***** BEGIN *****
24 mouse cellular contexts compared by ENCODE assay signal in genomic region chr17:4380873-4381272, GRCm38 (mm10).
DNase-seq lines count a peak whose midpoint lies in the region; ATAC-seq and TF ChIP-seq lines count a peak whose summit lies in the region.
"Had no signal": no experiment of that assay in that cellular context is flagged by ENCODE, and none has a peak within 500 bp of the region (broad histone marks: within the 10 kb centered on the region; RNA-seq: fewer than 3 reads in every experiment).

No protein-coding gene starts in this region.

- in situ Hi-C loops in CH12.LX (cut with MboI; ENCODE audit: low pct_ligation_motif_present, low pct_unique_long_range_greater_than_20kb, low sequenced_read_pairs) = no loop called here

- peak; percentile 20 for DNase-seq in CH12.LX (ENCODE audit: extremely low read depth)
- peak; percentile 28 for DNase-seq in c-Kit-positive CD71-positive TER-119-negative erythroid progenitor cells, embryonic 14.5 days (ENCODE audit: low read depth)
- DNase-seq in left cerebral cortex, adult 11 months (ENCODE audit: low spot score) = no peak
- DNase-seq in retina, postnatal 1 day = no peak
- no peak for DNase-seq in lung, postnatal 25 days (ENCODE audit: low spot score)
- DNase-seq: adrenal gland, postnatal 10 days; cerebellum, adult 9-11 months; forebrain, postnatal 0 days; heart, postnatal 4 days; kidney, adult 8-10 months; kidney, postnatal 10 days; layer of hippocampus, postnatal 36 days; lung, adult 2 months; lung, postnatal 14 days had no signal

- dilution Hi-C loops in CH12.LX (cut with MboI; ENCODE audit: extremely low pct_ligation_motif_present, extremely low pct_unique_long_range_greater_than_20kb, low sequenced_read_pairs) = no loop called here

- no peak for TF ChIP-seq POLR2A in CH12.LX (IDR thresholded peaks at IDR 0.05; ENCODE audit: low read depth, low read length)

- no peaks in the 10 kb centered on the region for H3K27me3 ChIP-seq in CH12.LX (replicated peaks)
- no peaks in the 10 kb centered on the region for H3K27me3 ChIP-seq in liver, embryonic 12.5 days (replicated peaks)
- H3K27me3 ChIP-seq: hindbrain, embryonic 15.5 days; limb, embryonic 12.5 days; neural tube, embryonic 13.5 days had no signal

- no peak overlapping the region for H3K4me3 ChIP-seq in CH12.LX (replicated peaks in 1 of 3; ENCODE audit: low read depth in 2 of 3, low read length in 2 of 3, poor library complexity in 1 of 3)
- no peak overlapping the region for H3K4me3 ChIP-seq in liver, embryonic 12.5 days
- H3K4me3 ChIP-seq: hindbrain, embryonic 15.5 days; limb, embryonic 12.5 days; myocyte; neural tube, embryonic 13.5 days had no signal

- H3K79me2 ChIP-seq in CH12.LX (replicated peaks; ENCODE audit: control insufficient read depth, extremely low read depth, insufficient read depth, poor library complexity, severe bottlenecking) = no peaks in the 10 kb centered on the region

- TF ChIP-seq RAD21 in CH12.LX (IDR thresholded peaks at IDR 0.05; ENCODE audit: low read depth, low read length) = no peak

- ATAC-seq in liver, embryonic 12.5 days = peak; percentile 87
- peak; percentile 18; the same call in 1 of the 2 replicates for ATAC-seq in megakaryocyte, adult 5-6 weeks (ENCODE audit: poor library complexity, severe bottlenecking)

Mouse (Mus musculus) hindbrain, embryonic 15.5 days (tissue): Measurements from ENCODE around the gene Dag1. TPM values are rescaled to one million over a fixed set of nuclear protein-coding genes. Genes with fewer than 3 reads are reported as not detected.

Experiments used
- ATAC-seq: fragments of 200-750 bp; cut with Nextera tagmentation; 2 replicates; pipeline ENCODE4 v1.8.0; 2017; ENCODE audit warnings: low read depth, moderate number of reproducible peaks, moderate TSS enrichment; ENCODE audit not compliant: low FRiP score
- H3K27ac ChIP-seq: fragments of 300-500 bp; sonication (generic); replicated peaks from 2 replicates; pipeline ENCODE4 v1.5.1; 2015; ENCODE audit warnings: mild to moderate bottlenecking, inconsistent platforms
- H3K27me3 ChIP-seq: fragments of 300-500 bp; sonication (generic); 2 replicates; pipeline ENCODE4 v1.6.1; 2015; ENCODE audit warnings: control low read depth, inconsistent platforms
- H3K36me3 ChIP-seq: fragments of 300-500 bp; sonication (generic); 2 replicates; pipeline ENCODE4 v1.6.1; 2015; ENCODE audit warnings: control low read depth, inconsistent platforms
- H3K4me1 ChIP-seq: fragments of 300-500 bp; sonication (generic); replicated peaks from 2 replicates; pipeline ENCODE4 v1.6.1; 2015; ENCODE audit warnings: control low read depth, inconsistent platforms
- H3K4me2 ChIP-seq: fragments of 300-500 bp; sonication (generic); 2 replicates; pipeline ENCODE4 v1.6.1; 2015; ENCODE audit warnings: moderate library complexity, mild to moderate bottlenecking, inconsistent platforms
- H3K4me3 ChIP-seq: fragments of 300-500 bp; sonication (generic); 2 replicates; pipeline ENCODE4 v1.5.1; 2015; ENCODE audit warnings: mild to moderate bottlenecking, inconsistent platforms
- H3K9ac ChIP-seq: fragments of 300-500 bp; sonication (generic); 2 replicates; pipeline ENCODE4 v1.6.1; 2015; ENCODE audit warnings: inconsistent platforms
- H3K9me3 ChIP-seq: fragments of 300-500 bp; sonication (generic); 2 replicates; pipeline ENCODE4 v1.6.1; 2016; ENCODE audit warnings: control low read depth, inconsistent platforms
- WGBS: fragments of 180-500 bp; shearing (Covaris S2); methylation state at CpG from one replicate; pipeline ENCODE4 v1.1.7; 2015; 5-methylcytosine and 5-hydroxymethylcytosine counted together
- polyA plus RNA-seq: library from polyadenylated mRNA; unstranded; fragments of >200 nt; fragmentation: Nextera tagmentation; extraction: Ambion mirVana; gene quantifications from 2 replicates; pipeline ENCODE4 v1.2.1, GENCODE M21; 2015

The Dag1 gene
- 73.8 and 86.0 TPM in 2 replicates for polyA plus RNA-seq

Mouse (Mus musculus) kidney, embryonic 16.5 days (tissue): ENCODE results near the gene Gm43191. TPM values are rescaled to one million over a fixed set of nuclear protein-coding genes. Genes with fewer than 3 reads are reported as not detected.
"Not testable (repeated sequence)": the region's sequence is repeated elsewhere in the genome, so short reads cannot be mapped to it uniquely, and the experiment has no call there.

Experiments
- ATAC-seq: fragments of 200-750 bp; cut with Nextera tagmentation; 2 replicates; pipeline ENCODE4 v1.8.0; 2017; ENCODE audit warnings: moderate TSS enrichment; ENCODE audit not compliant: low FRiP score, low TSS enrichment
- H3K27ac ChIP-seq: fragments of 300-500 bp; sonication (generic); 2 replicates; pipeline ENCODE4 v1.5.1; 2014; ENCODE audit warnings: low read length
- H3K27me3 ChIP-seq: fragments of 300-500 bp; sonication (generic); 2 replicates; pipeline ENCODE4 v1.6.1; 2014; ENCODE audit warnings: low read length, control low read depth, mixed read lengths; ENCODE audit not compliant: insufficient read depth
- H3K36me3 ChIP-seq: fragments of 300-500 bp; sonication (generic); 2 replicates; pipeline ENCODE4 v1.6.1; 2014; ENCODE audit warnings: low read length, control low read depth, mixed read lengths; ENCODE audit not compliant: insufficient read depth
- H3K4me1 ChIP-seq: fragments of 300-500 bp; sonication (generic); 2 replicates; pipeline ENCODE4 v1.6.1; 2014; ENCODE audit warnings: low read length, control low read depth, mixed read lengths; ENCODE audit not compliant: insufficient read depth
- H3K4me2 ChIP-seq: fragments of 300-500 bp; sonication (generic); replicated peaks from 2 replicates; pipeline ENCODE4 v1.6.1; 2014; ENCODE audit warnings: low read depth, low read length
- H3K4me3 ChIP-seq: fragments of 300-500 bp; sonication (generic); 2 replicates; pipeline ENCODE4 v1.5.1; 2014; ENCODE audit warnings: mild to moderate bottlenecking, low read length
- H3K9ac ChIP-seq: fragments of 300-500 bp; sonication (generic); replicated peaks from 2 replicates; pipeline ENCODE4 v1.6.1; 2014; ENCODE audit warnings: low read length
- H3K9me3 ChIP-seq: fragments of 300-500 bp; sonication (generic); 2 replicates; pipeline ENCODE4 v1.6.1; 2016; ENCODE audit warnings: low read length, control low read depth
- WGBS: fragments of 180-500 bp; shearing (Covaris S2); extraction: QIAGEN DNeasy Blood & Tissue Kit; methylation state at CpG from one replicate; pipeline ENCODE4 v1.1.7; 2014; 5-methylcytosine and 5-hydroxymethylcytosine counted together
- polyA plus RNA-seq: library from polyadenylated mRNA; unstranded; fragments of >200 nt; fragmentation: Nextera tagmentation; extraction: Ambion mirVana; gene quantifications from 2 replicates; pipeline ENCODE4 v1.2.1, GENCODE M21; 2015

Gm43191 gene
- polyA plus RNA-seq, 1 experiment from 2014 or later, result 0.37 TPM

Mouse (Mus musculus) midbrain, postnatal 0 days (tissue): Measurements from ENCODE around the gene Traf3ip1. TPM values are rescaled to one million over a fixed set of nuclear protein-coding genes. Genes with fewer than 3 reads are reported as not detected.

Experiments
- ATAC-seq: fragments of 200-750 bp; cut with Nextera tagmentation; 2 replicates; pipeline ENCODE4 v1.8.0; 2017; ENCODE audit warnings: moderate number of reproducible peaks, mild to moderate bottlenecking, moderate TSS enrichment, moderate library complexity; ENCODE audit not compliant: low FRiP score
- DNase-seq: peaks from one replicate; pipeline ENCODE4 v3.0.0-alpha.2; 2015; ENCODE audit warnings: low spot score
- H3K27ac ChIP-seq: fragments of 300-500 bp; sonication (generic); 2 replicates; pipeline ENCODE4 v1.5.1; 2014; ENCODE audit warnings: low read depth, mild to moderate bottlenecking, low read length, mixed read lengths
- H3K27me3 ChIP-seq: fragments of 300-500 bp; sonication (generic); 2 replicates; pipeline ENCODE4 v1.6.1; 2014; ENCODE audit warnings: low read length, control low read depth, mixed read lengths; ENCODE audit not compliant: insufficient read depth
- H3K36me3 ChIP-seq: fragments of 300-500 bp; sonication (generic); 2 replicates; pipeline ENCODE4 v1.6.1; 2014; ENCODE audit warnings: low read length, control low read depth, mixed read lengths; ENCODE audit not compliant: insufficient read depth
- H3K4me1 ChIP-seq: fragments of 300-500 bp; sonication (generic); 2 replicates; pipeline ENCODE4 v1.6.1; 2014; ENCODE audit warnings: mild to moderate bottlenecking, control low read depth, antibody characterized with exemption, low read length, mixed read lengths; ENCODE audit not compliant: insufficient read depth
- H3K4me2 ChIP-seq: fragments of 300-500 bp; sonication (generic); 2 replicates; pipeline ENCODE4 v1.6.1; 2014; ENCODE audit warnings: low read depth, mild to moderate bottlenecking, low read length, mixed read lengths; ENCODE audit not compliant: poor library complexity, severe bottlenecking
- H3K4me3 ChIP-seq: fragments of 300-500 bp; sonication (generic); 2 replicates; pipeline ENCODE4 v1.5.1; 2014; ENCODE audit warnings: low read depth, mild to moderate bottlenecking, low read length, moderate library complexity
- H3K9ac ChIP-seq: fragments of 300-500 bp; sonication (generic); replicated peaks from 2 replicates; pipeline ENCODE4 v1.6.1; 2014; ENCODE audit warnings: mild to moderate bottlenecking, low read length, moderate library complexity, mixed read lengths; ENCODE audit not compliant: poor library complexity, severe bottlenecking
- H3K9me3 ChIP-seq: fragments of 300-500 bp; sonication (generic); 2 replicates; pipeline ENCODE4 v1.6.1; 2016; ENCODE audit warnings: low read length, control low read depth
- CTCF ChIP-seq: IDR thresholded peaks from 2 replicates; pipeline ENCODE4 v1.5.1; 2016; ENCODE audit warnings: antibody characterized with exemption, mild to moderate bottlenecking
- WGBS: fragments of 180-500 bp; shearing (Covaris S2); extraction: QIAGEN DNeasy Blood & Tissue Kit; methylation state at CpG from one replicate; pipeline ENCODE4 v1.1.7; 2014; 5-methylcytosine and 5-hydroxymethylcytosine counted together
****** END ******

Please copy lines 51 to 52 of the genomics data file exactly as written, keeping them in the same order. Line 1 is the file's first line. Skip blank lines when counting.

- WGBS: fragments of 180-500 bp; shearing (Covaris S2); extraction: QIAGEN DNeasy Blood & Tissue Kit; methylation state at CpG from one replicate; pipeline ENCODE4 v1.1.7; 2014; 5-methylcytosine and 5-hydroxymethylcytosine counted together
- polyA plus RNA-seq: library from polyadenylated mRNA; unstranded; fragments of >200 nt; fragmentation: Nextera tagmentation; extraction: Ambion mirVana; gene quantifications from 2 replicates; pipeline ENCODE4 v1.2.1, GENCODE M21; 2015